Ultra-marathoners may be subjecting their bodies to one of the world’s most daunting tests of endurance, but the races may not be as rough on the body as they sound, according to new research published this month in the journal Medicine and Science in Sports and Exercise.
The intense races, in which runners may traverse 150 miles over several days, have in recent years emerged as an increasingly popular sport for competitive long-distance athletes. But relatively little has been published on the rates of injury among people who participate in them.
To figure out if the races were as hard on the body as they sounded, researchers from the University of Washington in Seattle and the UC Davis Sports Medicine program in Sacramento tracked 396 ultra-marathoners (representing 303 individuals) in several ultra-marathon races. They found that the rate of injury was 3.86 per runner, but that 95% of the injuries were minor -- and that they were mostly skin-related issues (think foot blisters) than anything else. Runners were more likely to have a medical issue (like hyperthermia or altitude sickness) on the first day of the race than in later days and more likely to have skin and musculoskeletal issues on days three and four. Oddly enough, people who were 10 years older had 0.5 fewer injuries.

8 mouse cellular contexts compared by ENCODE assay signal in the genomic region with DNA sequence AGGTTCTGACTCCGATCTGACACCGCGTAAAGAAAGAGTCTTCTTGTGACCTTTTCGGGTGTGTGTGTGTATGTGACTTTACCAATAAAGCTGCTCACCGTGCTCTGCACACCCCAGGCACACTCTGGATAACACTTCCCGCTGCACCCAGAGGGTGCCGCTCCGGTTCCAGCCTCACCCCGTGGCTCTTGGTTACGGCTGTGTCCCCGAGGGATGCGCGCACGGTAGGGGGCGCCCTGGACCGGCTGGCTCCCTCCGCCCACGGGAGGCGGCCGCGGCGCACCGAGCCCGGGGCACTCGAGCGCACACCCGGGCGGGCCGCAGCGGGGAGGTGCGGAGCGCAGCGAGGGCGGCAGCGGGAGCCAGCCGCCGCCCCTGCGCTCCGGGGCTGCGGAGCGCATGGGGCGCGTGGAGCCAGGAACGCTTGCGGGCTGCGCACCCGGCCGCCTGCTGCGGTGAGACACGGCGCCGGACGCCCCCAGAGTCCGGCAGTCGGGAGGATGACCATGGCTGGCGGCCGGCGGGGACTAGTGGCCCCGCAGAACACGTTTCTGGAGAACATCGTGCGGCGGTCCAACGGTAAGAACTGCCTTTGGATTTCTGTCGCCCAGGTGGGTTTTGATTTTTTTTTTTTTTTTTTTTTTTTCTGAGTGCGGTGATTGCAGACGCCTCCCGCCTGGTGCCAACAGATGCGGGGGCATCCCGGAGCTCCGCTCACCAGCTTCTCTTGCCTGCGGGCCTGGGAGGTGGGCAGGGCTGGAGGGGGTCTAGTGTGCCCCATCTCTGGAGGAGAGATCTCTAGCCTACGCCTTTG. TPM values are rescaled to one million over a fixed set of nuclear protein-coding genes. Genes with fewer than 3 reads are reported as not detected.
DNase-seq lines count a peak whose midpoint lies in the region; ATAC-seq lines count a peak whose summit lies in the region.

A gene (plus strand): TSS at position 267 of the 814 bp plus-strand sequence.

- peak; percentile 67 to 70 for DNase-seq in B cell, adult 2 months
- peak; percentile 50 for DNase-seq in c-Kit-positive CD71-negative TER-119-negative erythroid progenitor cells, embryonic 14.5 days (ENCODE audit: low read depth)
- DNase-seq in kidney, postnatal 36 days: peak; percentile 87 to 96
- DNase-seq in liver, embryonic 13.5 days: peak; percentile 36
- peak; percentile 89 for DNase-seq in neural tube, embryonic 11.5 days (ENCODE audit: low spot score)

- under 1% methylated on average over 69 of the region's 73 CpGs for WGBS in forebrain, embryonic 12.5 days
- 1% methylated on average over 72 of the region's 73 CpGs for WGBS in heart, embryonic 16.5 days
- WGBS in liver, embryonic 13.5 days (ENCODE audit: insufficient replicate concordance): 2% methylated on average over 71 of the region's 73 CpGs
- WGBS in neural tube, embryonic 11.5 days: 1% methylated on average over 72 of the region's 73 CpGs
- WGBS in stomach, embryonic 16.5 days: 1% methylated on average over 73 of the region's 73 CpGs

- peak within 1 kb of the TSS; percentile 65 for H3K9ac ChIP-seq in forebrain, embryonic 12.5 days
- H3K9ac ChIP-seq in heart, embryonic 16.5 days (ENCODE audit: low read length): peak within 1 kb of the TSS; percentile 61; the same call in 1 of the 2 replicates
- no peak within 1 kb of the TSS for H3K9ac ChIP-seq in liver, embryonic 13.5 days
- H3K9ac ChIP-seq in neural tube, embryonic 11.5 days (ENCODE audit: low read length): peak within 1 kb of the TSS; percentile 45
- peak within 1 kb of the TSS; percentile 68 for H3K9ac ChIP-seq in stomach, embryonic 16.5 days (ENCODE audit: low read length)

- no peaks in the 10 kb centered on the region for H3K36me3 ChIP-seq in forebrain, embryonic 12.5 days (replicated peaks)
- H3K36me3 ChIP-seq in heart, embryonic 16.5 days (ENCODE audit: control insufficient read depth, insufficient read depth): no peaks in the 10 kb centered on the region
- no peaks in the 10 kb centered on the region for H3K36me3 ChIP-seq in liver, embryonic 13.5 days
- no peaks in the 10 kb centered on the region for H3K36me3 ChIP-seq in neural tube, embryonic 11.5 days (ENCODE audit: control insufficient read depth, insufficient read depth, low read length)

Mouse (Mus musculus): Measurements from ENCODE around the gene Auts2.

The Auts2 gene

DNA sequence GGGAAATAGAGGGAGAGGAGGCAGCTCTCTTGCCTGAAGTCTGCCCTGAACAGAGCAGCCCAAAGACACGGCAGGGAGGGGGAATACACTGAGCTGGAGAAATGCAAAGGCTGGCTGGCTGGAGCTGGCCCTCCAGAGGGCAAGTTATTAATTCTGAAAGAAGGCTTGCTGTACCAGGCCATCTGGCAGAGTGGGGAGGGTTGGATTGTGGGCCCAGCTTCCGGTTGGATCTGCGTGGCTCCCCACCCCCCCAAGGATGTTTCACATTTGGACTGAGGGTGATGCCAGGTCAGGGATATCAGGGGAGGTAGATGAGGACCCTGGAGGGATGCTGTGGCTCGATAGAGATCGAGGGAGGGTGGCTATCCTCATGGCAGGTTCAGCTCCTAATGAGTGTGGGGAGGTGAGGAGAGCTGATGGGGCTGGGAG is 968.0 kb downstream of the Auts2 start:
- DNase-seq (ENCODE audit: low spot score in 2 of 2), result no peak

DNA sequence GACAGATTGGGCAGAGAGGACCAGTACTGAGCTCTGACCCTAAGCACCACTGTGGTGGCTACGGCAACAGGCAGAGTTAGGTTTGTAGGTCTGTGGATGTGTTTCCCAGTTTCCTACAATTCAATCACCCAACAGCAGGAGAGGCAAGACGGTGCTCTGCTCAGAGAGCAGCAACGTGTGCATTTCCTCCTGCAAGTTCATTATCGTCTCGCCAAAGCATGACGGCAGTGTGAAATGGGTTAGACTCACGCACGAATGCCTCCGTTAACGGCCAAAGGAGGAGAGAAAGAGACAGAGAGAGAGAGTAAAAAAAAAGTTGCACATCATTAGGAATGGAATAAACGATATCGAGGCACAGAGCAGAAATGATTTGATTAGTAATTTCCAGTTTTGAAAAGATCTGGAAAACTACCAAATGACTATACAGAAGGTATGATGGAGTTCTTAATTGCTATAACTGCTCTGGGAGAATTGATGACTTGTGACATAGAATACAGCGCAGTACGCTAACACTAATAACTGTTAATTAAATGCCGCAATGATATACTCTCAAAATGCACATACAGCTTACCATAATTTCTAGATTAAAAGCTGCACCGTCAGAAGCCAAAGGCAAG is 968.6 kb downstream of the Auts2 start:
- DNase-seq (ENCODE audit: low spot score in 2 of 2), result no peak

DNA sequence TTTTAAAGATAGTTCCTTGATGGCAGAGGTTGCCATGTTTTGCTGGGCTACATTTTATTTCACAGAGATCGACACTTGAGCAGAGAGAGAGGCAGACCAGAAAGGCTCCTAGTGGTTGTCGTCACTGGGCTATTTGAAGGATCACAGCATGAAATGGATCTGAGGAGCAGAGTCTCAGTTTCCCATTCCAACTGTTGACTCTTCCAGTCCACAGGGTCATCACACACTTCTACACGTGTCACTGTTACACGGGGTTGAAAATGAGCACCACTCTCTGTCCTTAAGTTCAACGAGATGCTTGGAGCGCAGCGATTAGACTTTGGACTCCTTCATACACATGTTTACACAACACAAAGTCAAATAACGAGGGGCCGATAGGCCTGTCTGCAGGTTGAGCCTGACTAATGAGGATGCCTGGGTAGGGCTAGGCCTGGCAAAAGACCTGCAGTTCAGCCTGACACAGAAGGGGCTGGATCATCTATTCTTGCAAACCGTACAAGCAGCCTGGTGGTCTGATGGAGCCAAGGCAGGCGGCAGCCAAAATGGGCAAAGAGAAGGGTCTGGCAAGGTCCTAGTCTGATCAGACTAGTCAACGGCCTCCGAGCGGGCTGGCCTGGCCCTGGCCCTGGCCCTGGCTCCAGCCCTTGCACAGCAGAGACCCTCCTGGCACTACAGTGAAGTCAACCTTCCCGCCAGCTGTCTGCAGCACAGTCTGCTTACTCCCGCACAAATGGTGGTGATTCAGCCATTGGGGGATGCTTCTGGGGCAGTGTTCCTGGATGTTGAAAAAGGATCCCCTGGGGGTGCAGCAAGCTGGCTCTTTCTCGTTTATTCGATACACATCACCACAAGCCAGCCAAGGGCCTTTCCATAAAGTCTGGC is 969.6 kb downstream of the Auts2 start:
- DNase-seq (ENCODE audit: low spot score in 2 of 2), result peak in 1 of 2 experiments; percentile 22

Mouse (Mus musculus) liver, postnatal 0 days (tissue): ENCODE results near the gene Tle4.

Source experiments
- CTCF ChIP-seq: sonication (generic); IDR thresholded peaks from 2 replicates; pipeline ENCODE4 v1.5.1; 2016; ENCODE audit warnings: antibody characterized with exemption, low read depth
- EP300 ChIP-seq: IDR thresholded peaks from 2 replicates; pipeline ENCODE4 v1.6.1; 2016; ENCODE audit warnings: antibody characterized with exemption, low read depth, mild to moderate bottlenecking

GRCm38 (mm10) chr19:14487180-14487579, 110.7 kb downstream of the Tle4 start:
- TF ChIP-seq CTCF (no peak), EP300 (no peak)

“Serious injuries / illnesses are relatively rare, but when they do occur they are often related to dehydration,” the authors write.
The researchers did say there were some caveats. Since the races they looked at were off-road, rougher terrain could explain the high rates of skin injuries. Since they were multi-day rather than continuous, runners were encouraged to report issues earlier in the race, which could have affected the results. Nonetheless, a multi-day ultra-marathon may not be as potentially injurious as it sounds.
Want to find out what it’s like to run one? Check out today’s chat with 60-year-old ultra-runner Marshall Ulrich, who has completed 120 ultramarathons.
Follow me on Twitter @LAT_aminakhan.